Tag Archives: south

If You Can’t Stand the Heat

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Paul Laurence Dunbar (1872-1906)

I remember a scene in the movie, Glory, when the brave soldiers of the 54th Regiment Massachusetts Volunteer Infantry are sailing down a lazy river into the South. One says, “Welcome home, boys,” and another replies, “I forgot how hot it is down here.”

Given our recent move and our present heat wave, let’s just say that I have been remembering that line on a daily basis.

So far, I have surprisingly enjoyed the heat. I often say that I prefer hot to cold, but I have secretly wondered if that would prove true once removed from idyllic Malibu weather and back in the land of summertime heat and humidity. Well, so far, so good.

I am so white that at times I’m invisible and have already had two skin cancers carved out of neck, so it is a bad idea for me to spend much time in the actual sunshine. But I have noticed in my walks to and from and around campus the fantastic feeling of sunshine on skin.

Paul Laurence Dunbar is one of America’s first modern black poets, and he described the summer heat in almost sensual terms in his beautiful poem, A Summer’s Night.

The night is dewy as a maiden’s mouth, 
The skies are bright as are a maiden’s eyes,
Soft as a maiden’s breath, the wind that flies
Up from the perfumed bosom of the South.

Like sentinels, the pines stand in the park;
And hither hastening like rakes that roam,
With lamps to light their wayward footsteps home,
The fire-flies come stagg’ring down the dark.

I realize that summer has not officially arrived, but that doesn’t stop me from being there in my mind as I delightfully stagger home among the fireflies.

Better and Better

PICT0011The picture above was taken in New Orleans ten years ago when we celebrated our 13th wedding anniversary.  Today, to save you the math, we celebrate our 23rd wedding anniversary.  I share this picture (knowing that my wife will yell at me) as proof of several things.

  1. We were early to the selfie movement. #trendsetters
  2. Food in the American South tastes better than food in California. #notsurethatisreallyus
  3. My wife is Benjamin Button. #truestory

Time doth march on, but some things age well.  Like my wife.  And our love.

My particular faith leads me to believe that although there is an expiration date on this body of mine that there is more—and better—to come.  The effect this has on my attitude toward the problems in this old world and the increasingly frequent reminders of the aging process is gigantic.

Some things are undeniably getting worse.  I want to be someone who is constantly getting better.  Thanks to my wife, and our love, I know that such a thing is possible.

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Avoiding a Repeat of History

charleston-picI set my alarm for 5:30am most every morning, but when I did so on Tuesday in Charleston, South Carolina, it was actually 2:30am for the old California-tuned biological clock.  But I got up anyway and met a new friend in the hotel lobby for an early morning run.  We ran four miles through that beautiful city with its gas lamps, stately mansions, cobblestone streets, peaceful waterfront, and general gorgeous-ness before the sun really even thought about making an appearance.  It was great—the run, the conversation, the city, the sights, and the weather.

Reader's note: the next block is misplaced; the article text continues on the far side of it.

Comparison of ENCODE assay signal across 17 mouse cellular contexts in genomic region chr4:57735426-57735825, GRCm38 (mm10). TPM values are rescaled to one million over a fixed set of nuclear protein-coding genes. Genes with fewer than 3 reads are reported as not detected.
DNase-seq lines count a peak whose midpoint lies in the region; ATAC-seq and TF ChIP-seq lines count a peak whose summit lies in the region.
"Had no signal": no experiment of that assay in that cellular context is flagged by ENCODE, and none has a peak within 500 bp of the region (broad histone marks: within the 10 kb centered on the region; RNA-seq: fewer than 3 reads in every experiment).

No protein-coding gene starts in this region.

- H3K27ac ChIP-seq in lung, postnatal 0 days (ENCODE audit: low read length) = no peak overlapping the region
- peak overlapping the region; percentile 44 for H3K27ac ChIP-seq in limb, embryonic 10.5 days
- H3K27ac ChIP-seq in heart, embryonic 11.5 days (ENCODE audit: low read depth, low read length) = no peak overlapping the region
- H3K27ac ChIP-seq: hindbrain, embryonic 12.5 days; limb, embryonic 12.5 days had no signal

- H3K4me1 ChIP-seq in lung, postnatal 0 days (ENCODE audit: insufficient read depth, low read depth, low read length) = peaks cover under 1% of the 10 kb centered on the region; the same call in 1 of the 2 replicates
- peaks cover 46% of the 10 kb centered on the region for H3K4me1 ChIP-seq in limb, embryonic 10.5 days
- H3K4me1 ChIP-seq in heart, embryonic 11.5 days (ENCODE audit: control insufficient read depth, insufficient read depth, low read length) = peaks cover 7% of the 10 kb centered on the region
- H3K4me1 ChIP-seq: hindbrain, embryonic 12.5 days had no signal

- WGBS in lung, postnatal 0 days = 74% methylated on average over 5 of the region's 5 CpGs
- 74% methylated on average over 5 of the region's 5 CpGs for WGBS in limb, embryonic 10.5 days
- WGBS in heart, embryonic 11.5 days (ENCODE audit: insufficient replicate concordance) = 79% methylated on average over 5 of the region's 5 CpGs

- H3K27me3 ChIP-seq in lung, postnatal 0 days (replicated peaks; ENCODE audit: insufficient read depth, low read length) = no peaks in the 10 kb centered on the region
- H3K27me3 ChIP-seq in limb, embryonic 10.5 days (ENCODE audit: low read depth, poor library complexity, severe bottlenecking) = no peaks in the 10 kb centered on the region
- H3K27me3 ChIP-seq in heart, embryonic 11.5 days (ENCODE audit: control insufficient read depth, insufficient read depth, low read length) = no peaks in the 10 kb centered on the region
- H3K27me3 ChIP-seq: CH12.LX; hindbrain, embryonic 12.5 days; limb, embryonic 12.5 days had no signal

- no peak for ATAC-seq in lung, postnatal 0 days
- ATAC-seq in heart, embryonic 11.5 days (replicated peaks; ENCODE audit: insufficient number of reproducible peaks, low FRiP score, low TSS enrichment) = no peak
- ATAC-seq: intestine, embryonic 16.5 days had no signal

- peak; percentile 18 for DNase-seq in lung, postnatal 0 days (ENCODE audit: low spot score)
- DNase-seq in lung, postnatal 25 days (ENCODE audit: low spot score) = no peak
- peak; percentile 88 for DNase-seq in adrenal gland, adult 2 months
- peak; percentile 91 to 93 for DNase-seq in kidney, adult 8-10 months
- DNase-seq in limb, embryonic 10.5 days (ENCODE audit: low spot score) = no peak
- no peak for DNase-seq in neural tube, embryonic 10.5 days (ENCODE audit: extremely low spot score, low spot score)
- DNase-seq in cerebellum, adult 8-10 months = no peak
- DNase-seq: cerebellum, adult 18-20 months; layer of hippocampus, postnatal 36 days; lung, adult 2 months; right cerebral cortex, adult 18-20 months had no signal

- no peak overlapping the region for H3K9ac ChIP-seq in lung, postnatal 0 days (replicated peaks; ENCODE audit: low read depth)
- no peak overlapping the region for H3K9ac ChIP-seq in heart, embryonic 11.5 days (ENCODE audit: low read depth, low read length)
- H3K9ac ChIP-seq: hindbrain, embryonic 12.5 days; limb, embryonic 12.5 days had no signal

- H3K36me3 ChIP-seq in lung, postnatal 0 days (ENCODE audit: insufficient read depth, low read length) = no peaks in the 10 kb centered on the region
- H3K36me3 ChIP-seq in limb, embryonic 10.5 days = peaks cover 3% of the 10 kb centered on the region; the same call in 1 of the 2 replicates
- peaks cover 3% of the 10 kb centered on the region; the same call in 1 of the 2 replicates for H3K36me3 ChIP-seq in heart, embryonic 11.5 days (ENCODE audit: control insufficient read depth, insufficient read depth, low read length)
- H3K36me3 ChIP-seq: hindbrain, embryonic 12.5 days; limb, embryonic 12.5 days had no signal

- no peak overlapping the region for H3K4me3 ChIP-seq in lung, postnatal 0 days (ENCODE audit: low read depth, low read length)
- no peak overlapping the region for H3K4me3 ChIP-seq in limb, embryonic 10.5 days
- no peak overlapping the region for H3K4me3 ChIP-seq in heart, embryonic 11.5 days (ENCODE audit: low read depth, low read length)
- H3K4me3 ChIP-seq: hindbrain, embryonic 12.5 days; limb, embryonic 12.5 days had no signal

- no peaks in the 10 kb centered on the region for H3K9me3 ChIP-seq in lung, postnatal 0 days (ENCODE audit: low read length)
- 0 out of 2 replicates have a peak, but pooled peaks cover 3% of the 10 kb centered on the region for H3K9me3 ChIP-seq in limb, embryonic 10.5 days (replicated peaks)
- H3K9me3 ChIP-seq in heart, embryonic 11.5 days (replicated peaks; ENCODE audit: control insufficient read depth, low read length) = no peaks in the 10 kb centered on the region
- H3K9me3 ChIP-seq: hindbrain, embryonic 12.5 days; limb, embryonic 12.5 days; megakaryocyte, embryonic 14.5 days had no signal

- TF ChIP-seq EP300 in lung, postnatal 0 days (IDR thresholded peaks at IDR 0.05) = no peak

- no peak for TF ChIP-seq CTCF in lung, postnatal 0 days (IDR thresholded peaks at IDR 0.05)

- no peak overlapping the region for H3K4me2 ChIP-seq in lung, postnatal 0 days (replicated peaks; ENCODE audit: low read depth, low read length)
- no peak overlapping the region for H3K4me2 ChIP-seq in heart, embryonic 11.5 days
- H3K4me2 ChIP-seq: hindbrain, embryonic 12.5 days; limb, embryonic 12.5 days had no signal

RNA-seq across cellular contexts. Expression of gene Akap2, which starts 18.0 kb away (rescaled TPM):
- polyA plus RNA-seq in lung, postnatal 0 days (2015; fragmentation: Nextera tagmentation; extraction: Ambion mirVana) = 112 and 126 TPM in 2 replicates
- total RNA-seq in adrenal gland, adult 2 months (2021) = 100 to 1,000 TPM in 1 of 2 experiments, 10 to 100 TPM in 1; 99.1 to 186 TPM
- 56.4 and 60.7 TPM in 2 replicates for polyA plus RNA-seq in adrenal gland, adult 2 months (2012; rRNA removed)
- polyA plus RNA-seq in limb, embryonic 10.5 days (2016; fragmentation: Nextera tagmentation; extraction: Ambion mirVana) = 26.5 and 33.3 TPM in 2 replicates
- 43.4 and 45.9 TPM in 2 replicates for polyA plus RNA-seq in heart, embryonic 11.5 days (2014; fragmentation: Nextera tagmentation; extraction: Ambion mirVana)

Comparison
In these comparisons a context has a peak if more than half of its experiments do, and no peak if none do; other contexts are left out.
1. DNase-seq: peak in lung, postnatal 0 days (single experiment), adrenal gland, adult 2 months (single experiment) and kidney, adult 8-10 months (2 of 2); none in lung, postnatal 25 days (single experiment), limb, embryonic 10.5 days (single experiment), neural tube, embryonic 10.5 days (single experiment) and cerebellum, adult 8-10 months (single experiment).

When we first located the ocean on our run (fyi, those oceans aren’t always as easy to find as you might think), my new friend pointed toward a gleaming set of lights in the distance and said casually, “Oh, there’s Fort Sumter.”

I nearly had to stop running.  Fort Sumter.  Where the American Civil War began, a fact I taught an unknown number of teenaged history students a few decades and careers ago.  I knew Fort Sumter was in Charleston but hadn’t thought about it in the days leading up to this hastily-planned business trip and surely didn’t expect to see it pointed out in casual conversation.

That location, sitting silent in the darkness, is where the citizens of my country chose up sides and literally started killing each other.

Times are a little crazy right now, and I don’t wish to sound overly dramatic, but a professor friend of mine who is an expert on Lincoln has pointed out more than once recently that our current political climate reminds him of the decade leading up to the American Civil War.  Surely such a thing couldn’t happen again?  Could it?

Not if I have anything to do about it.  And I do.  We all do.

While Fort Sumter sat silently in the distance, I considered the contrasting metaphor of our morning run where two American brothers ran side by side in the same direction sharing deep thoughts and good stories.  That was nice.  We did, however, meet people traveling different directions than us, and as we tend to do in the South (and as this Southern boy does wherever I happen to be), we said hello in warm greetings to those traveling in the exact opposite direction.  That was nice, too.

Now don’t get me wrong: There is a time and a place to stand in opposition to others.  And we should.  But there is also a way to treat your brothers and your sisters when you stand in opposition, and when the collective decision concludes that the best way to do so is to pick up weapons and start shooting each other, then something went horribly wrong a long time ago.

Something may have already gone wrong in this country of ours a long time ago.  If so, I suggest that we find a way to reverse course before some random runner a couple of centuries from now is jarred by the sight of the place where we once again chose a violent answer.